Capital Closeup: How legislative pay is set — A look at a recent Illinois court case, and review of other state laws
More than a decade ago, when the Great Recession rocked state budgets across the country, Illinois legislators passed bills over multiple years to freeze their own scheduled cost-of-living salary increases and to require each member of the General Assembly to take unpaid furlough days.
Were these moves constitutional?
That question came before the Illinois Supreme Court this year, in a case brought by two now-former legislators who based their lawsuit on this language in the state Constitution: “Changes in the salary of a member shall not take effect during the term for which he has been elected.”
The two lawmakers said that the legislatively enacted changes in pay took effect mid-term, thus violating language in the Legislative Salary Clause. Illinois’ top court ruled against the former legislators, but its decision left the question about the constitutionality of mid-term salary freezes unresolved.
Instead, the justices ruled against the two plaintiffs because they had waited too long to make their claim and had voted for the salary freezes while in office. “[As a result,] they cannot now be allowed to challenge the reductions in their salaries during their previous terms in office,” the court concluded.
According to the Chicago Tribune, if all legislators serving in the General Assembly during this period had requested and been ordered back pay, the cost to taxpayers would have been $10 million or more.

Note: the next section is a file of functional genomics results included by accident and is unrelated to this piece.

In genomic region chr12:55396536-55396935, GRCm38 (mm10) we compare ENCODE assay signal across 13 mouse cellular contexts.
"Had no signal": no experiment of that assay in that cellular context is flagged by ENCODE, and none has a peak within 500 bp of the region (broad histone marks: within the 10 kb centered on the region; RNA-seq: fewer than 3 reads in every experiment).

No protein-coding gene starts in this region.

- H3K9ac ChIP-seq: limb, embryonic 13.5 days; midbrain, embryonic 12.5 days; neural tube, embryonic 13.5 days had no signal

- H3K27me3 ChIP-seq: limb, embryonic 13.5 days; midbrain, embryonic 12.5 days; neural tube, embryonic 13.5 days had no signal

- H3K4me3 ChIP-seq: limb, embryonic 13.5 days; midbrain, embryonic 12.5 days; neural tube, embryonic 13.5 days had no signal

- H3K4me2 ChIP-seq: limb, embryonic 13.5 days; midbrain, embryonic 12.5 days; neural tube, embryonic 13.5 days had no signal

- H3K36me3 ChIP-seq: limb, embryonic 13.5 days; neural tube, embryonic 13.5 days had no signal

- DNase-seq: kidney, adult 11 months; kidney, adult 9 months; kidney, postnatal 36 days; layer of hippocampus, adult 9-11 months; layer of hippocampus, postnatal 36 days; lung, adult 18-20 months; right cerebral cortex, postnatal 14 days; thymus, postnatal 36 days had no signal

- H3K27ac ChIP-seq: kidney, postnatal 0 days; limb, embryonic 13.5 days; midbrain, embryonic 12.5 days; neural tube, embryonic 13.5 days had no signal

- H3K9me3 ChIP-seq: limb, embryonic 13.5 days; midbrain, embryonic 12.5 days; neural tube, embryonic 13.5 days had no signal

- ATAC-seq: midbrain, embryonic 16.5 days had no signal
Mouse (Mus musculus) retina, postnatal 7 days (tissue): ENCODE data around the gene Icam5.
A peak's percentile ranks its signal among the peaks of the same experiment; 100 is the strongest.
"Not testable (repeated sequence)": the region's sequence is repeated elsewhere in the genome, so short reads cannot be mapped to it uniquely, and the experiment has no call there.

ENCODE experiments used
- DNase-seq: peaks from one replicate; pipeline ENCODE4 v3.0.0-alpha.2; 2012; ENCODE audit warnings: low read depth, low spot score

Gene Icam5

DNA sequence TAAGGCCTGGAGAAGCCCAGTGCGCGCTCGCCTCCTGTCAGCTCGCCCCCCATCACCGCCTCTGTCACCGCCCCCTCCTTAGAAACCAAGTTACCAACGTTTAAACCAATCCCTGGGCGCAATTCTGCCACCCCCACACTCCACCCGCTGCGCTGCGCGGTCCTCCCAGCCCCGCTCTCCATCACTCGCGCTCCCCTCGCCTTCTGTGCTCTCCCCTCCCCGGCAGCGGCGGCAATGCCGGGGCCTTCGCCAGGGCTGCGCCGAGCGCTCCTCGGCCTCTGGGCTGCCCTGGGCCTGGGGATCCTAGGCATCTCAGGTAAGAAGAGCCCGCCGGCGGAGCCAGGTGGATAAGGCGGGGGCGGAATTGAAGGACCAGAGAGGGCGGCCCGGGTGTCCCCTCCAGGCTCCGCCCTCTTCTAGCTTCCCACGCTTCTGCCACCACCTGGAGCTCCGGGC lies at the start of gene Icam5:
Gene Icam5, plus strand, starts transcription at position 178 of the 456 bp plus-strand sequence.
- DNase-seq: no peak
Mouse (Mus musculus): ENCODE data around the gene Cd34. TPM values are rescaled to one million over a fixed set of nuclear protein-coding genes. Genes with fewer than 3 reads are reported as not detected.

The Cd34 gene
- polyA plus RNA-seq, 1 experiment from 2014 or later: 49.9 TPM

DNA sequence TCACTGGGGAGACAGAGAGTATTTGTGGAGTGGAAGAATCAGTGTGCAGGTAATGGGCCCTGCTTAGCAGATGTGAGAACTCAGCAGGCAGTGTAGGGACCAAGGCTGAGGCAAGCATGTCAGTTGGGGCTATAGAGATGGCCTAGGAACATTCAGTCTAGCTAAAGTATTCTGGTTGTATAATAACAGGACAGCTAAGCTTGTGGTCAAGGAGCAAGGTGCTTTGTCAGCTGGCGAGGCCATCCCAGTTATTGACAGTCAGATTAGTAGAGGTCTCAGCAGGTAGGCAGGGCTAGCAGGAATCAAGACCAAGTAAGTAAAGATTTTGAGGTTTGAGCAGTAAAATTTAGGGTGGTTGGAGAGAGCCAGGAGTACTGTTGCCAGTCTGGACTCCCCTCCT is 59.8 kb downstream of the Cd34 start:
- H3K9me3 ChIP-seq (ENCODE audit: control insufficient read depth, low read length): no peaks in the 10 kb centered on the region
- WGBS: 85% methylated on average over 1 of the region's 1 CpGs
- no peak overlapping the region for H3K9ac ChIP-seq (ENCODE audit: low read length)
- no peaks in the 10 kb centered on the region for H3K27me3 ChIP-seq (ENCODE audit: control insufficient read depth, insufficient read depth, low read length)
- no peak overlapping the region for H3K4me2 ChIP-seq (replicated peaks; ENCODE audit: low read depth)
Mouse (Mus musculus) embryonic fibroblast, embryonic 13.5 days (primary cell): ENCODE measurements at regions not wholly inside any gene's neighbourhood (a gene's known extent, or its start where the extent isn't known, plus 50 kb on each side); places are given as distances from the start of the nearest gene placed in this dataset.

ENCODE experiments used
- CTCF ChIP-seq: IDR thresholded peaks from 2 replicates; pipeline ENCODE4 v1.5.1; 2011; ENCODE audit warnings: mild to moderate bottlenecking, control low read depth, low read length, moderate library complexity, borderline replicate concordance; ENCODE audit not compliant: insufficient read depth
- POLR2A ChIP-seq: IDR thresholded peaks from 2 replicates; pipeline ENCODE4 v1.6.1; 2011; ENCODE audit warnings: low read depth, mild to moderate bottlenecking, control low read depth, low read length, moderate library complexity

In Illinois, a Compensation Review Board recommends salaries for various state officials, including members of the General Assembly. Decades ago, at the board’s suggestion, lawmakers included statutory language that triggers automatic cost-of-living adjustments to legislator pay.
In most Midwestern states, legislators vote on their own salary levels and any changes to them. But there are exceptions; for example, an independent, citizen-run Legislative Salary Council establishes pay levels in Minnesota; and Nebraska’s Constitution caps legislative pay at $1,000 per month.
Additionally, South Dakota’s legislative salaries are adjusted annually to equal 20 percent of the state’s median income; and Indiana uses a statutory formula that sets the pay of legislators at 18 percent of that of trial court judges. In Wisconsin, a joint legislative committee approves the pay of members by either adopting or amending recommendations made by the state director of employment relations.
Capital Closeup is an ongoing series of articles focusing on institutional issues in state governments and legislatures.